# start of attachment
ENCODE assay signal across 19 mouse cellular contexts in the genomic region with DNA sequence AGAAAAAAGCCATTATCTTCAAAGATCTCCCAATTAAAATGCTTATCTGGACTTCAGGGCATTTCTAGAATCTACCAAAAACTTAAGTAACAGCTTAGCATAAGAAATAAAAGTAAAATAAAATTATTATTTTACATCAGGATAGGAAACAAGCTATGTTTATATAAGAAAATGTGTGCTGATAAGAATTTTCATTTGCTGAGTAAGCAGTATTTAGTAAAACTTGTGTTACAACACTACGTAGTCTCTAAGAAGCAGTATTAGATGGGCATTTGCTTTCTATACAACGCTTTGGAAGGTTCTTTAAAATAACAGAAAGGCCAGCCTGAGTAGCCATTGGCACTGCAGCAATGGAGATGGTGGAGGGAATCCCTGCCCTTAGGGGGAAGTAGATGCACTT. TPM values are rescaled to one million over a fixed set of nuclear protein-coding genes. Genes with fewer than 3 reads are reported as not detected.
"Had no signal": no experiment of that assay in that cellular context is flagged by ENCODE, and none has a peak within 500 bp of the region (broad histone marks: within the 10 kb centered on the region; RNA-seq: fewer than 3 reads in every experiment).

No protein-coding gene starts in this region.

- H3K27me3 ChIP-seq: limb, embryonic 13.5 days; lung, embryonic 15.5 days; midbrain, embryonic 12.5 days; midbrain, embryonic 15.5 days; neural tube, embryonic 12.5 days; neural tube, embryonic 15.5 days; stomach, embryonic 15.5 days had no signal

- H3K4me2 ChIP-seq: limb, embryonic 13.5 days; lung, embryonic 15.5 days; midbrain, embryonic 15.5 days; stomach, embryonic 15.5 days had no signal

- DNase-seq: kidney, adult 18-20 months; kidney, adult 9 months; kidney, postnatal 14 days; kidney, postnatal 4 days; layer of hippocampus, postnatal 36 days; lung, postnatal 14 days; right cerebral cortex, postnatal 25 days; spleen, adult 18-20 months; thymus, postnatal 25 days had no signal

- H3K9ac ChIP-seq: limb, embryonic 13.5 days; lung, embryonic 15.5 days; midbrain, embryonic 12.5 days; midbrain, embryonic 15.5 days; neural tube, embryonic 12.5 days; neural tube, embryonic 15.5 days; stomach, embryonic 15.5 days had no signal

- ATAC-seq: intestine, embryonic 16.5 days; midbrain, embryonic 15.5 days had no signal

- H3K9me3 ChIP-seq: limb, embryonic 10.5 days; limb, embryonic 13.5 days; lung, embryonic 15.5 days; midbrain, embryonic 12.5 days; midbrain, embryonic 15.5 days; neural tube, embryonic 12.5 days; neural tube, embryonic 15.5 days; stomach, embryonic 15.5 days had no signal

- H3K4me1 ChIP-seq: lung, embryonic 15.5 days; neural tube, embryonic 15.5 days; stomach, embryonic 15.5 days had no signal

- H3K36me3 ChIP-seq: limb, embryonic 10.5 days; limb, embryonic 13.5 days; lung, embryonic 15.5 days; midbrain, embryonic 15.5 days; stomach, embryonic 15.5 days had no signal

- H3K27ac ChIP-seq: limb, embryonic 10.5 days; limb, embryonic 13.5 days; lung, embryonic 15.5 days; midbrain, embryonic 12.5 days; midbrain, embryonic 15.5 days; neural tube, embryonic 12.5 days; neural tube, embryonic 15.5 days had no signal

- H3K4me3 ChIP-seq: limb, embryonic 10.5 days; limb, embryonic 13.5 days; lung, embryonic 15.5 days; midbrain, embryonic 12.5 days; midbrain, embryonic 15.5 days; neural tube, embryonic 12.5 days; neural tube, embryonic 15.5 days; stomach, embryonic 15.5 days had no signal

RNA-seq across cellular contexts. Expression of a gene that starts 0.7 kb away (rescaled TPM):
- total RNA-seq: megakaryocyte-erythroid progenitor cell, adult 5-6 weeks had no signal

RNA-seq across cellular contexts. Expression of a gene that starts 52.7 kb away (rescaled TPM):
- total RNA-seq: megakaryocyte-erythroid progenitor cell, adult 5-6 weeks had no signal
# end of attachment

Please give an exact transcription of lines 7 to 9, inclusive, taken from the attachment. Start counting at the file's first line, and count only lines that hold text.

- H3K9ac ChIP-seq: limb, embryonic 13.5 days; lung, embryonic 15.5 days; midbrain, embryonic 12.5 days; midbrain, embryonic 15.5 days; neural tube, embryonic 12.5 days; neural tube, embryonic 15.5 days; stomach, embryonic 15.5 days had no signal

- ATAC-seq: intestine, embryonic 16.5 days; midbrain, embryonic 15.5 days had no signal

- H3K9me3 ChIP-seq: limb, embryonic 10.5 days; limb, embryonic 13.5 days; lung, embryonic 15.5 days; midbrain, embryonic 12.5 days; midbrain, embryonic 15.5 days; neural tube, embryonic 12.5 days; neural tube, embryonic 15.5 days; stomach, embryonic 15.5 days had no signal